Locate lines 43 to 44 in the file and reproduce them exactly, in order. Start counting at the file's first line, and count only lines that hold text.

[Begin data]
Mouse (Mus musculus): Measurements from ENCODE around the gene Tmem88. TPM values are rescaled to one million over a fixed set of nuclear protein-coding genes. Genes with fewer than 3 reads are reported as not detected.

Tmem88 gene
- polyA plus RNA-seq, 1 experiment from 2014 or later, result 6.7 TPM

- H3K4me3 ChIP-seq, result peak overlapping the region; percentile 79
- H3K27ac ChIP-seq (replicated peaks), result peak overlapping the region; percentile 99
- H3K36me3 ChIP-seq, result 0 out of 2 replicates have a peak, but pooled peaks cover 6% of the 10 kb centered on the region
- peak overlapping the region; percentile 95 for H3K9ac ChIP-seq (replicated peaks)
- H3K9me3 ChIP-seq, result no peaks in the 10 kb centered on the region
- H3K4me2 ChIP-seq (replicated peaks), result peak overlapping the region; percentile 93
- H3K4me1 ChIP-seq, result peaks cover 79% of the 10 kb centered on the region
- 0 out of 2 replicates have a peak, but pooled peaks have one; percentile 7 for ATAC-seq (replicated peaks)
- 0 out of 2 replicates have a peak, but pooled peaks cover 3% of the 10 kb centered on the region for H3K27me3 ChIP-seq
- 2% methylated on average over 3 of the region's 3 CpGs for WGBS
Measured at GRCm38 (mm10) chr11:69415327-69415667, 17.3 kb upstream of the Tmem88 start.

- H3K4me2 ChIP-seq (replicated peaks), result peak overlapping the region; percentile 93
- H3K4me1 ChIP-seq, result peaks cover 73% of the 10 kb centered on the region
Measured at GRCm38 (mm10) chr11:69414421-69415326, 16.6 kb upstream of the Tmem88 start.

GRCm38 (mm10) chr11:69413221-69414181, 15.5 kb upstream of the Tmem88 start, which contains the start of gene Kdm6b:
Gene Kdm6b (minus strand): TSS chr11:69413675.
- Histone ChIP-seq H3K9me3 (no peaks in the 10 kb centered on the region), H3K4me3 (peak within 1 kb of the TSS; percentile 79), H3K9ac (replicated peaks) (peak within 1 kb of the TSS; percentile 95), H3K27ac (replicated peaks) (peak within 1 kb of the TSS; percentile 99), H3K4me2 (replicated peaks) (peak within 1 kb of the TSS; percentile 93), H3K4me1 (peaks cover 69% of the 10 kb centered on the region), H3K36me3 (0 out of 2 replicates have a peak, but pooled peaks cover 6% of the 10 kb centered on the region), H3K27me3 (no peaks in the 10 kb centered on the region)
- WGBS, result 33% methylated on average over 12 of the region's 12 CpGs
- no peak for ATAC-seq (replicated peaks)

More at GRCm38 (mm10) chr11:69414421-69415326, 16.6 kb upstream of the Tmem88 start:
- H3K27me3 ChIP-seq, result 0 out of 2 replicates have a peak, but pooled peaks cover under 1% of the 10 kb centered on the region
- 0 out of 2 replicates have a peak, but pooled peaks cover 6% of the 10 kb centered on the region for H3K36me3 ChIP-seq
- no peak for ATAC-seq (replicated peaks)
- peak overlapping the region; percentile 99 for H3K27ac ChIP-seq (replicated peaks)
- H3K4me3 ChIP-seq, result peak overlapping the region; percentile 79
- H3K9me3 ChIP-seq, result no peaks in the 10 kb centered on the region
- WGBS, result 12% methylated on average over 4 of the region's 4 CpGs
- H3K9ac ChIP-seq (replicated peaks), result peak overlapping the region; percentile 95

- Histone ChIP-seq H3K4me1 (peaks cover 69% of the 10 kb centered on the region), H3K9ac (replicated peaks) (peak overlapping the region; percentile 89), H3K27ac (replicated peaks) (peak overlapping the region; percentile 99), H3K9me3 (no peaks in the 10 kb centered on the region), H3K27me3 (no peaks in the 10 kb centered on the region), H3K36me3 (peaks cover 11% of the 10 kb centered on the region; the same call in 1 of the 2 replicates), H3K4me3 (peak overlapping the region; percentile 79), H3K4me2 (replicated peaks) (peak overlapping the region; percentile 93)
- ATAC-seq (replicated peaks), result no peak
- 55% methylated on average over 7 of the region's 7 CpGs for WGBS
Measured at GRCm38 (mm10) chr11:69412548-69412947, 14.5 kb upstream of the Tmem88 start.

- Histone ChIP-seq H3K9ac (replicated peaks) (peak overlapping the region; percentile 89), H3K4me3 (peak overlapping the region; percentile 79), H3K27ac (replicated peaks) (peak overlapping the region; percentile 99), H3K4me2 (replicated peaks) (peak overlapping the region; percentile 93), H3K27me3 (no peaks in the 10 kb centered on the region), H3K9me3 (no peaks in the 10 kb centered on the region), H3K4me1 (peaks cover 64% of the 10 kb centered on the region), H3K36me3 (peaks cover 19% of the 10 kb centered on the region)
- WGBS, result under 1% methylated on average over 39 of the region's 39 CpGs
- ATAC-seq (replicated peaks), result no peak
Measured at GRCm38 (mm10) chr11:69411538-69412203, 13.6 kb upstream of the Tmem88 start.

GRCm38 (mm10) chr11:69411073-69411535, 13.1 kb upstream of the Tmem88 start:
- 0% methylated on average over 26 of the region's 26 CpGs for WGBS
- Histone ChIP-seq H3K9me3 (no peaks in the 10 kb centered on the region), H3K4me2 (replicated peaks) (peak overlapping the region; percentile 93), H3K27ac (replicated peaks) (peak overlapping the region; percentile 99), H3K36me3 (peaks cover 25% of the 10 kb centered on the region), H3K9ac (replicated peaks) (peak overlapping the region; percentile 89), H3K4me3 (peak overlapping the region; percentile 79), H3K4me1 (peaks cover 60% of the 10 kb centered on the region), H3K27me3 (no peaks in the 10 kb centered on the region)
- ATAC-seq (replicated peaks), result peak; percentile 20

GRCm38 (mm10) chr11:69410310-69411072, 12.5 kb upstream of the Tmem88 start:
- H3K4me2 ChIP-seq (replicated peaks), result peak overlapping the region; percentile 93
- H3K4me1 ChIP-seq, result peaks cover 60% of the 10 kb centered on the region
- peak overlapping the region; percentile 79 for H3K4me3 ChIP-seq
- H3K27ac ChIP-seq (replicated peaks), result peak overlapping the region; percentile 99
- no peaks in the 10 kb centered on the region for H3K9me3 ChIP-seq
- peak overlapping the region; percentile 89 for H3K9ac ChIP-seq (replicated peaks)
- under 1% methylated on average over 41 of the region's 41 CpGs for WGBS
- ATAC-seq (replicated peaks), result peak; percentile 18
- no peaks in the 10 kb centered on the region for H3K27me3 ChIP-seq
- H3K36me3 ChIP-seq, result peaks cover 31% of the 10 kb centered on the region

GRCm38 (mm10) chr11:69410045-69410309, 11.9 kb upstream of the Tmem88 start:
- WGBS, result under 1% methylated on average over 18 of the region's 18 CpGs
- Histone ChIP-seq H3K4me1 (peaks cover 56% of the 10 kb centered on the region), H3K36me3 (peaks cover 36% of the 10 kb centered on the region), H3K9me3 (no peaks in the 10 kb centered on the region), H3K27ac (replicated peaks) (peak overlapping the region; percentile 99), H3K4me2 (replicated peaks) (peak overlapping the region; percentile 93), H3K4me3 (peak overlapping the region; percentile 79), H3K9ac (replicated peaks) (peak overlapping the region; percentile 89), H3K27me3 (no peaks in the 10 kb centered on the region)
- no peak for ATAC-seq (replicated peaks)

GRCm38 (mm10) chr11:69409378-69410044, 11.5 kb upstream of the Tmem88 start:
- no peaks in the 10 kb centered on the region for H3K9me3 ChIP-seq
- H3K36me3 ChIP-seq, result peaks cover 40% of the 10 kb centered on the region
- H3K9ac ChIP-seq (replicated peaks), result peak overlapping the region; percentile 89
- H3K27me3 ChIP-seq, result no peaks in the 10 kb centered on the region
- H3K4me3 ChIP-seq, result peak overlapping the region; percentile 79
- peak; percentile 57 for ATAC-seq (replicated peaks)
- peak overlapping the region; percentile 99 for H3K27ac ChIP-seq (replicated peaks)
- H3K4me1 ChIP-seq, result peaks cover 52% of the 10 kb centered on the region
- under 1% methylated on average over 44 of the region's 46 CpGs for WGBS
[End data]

- ATAC-seq (replicated peaks), result peak; percentile 20

GRCm38 (mm10) chr11:69410310-69411072, 12.5 kb upstream of the Tmem88 start: